More than anything, Bone desires normalcy and love. Despite her anger, she wishes that Daddy Glen would love her “like the father in Robinson Crusoe” (209). She dreams of being like the “families in the books in the library” (209). Love, in Bone's mind, would make her beautiful and happy. Yet Bone deems herself unworthy of love, which she also blames on her working-class background. She hates her rough appearance, noting that she looks like her impoverished aunts. She envies Glen’s nieces with their “white nylon crinolines and blue satin hair ribbons” (208). Bone describes Glen's “storybook” nieces as “the kind of little girls people really want” (208).
Attracted to violence and rebellion, Bone starts to identify with criminal behavior. She leads her female cousins in a game of “mean sisters” where they wield imaginary weapons, playing the meaner, fiercer sisters of famous outlaws and rebels. When she visits her Uncle Earle in prison, Bone is proud that her uncle has managed to palm a razor blade from the prison workshop. Bone identifies with Earle in that moment, explaining, “I was his and he was mine” (217). She likes the idea of belonging to a clan of fierce and cunning rebels. In a rare display of emotion, Bone tells Earle she loves him. After the visit, Bone is inspired to commit a crime of her own. Her unhealthy admiration for her incarcerated uncle is dangerous, especially considering Bone’s growing tendency to project her rage onto others.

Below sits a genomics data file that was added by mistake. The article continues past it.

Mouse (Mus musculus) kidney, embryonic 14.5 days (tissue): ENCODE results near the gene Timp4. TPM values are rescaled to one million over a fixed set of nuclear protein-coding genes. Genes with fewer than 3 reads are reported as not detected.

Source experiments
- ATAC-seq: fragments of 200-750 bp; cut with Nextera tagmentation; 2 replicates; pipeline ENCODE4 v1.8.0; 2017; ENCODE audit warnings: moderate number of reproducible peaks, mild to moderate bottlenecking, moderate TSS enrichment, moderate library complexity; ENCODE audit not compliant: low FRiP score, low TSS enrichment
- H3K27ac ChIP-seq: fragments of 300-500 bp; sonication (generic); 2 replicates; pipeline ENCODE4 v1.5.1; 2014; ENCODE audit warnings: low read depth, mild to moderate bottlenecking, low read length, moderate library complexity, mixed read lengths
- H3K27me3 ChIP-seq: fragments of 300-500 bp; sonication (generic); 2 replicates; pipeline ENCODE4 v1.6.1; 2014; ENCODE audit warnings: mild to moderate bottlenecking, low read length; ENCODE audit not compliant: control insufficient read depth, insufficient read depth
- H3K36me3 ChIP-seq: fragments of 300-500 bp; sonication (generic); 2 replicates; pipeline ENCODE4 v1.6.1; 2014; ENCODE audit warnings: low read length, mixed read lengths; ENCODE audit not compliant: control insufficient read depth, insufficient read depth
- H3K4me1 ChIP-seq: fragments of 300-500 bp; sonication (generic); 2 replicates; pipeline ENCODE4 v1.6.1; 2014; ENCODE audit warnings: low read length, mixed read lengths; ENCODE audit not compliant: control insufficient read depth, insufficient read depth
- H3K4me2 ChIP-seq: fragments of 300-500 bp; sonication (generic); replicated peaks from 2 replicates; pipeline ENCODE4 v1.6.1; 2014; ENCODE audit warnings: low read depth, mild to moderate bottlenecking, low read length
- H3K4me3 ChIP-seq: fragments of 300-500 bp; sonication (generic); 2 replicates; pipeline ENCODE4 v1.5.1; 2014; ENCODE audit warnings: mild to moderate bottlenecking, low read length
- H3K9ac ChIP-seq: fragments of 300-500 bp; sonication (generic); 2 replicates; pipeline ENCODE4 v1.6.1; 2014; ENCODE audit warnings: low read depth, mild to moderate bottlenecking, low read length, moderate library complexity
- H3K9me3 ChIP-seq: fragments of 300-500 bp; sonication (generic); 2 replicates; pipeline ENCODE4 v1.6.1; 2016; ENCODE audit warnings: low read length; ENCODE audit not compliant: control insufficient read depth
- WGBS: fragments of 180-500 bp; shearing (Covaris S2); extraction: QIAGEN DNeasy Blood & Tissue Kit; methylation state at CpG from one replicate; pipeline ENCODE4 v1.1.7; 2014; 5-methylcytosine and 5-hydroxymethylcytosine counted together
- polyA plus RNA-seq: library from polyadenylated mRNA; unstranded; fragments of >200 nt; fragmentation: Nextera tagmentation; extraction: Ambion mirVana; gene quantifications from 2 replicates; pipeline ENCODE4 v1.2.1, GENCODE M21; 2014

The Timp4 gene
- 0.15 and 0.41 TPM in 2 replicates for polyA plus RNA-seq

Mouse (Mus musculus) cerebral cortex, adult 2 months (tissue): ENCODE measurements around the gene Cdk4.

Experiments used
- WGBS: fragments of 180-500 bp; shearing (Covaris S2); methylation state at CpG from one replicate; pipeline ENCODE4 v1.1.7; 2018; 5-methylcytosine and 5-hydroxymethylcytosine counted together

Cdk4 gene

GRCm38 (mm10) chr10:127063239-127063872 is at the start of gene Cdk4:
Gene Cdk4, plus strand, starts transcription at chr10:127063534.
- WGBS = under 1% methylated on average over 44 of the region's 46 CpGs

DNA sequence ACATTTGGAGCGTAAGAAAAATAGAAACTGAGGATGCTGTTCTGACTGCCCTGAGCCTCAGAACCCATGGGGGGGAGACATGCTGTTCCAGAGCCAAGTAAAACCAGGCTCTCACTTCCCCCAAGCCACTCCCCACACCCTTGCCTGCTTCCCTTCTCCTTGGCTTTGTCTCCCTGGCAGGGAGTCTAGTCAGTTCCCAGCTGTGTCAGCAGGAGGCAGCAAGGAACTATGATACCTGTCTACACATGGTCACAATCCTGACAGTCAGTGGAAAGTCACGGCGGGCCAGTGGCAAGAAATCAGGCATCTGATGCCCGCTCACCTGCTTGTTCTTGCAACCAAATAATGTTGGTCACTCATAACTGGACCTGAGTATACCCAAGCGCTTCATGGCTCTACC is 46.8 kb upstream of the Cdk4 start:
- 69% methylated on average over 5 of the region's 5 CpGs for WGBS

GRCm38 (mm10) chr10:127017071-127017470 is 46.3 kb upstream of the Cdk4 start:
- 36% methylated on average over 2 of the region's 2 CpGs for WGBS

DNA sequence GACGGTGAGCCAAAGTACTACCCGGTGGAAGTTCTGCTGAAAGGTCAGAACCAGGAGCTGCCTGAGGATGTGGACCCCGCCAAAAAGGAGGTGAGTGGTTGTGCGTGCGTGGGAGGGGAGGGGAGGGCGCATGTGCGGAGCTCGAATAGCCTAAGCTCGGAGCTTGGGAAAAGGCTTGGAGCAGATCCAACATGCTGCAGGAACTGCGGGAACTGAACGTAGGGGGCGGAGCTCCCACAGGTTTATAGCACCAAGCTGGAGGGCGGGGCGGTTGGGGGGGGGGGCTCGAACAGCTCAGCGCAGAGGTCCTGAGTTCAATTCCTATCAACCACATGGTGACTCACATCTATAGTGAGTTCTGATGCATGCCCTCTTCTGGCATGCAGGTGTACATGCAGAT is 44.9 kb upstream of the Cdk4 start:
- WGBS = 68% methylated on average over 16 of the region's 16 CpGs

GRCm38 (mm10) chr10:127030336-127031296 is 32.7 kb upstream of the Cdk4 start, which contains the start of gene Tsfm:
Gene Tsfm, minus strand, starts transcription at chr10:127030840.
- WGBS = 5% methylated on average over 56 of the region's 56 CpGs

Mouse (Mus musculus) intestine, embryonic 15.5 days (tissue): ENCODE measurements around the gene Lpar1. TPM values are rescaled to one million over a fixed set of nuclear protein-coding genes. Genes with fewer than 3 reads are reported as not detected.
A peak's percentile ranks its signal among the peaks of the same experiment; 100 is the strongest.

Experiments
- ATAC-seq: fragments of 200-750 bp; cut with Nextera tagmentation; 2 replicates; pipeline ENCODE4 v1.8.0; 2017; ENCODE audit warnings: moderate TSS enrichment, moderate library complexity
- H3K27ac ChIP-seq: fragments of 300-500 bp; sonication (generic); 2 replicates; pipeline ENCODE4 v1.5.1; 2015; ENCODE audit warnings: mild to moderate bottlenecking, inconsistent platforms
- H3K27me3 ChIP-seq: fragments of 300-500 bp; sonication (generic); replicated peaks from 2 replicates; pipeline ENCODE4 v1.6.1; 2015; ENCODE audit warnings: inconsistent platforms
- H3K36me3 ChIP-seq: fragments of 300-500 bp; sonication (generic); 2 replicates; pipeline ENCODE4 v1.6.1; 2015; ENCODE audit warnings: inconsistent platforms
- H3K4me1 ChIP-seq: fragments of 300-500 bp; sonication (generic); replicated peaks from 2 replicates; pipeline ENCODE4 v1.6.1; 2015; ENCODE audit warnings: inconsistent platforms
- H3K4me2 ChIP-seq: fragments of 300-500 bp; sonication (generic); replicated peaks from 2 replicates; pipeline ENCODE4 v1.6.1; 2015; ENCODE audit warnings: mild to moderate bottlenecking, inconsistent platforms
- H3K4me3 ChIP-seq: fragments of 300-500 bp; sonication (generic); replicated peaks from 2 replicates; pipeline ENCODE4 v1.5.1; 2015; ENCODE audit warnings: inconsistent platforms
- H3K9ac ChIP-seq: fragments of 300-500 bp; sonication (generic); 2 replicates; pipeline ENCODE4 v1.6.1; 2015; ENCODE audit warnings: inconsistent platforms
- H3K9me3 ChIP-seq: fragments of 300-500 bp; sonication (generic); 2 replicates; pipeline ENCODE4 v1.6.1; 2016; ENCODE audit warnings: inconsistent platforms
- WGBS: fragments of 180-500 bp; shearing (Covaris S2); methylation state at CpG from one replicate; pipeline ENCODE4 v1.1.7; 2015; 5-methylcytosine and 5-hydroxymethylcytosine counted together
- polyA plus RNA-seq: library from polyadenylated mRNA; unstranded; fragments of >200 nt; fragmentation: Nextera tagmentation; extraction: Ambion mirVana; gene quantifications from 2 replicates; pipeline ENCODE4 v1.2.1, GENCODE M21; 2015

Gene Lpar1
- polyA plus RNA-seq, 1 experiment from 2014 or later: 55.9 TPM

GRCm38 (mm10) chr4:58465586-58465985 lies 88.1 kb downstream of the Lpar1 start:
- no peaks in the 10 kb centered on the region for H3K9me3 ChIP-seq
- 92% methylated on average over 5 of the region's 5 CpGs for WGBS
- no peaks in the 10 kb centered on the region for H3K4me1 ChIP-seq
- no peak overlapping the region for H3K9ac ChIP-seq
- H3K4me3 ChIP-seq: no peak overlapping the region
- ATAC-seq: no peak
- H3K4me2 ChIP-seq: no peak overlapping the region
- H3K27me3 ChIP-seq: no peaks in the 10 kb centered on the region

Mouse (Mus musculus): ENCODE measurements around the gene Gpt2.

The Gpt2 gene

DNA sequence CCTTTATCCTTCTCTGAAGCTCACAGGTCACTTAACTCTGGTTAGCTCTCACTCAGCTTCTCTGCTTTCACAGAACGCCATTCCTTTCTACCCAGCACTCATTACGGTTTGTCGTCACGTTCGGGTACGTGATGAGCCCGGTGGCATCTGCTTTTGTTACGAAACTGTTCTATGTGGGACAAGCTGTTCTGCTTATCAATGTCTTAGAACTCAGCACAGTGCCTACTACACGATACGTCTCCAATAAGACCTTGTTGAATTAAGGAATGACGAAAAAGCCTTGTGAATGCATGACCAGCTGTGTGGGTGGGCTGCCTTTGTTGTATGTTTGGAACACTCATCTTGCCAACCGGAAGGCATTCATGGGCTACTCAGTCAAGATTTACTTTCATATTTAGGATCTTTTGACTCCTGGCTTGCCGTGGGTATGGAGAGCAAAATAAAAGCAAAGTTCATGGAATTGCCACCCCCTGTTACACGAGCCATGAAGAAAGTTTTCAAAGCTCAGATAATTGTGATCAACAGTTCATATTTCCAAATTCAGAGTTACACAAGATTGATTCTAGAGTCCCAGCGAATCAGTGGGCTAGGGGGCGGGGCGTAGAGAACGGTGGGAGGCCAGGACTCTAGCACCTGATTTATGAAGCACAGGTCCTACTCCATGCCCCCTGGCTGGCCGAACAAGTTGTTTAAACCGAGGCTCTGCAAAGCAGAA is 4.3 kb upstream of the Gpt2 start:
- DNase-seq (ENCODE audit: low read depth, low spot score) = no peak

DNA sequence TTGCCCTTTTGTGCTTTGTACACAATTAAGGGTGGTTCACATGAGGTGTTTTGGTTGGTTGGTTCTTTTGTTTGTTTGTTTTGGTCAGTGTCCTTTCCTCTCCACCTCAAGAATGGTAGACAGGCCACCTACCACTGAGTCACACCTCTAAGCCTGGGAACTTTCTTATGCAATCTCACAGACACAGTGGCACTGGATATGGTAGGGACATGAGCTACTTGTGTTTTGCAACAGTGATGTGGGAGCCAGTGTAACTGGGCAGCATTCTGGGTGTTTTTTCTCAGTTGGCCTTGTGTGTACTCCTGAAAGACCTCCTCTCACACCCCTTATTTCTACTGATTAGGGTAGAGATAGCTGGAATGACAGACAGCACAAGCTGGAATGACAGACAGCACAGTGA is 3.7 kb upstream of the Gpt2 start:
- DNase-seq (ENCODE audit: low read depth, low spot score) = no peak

Bone’s anger and humiliation finds temporary relief during the Woolworths robbery. Throughout the incident, Grey acts as Bone’s foil, highlighting her unorthodox behavior. For Grey, the robbery is decidedly practical, nothing more than an exciting opportunity to pocket some knives and cigarettes. The boy happily fills a bag and then ties his shirttails together, creating a pocket, and continues to grab more things.
Bone’s motives are darker, however. She smashes open a display case and walks through the building looking for things to steal but realizing that she doesn’t want anything in stock. What she wants is to hurt people. She wants to hurt the manager who belittled and humiliated her. She wants to hurt Glen’s arrogant and mean family. She considers smashing a similar set of picture frames to the ones that Glen's middle-class family owns, but refrains because the frames aren't really theirs. Destroying these frames doesn’t actually bring Bone any closer to hurting them. She wanders through the aisles, burning with anger before escaping with Grey. Bone is satisfied once she knows that thieves will loot the store and considers going to Glen’s family home to uproot the rest of their rosebushes.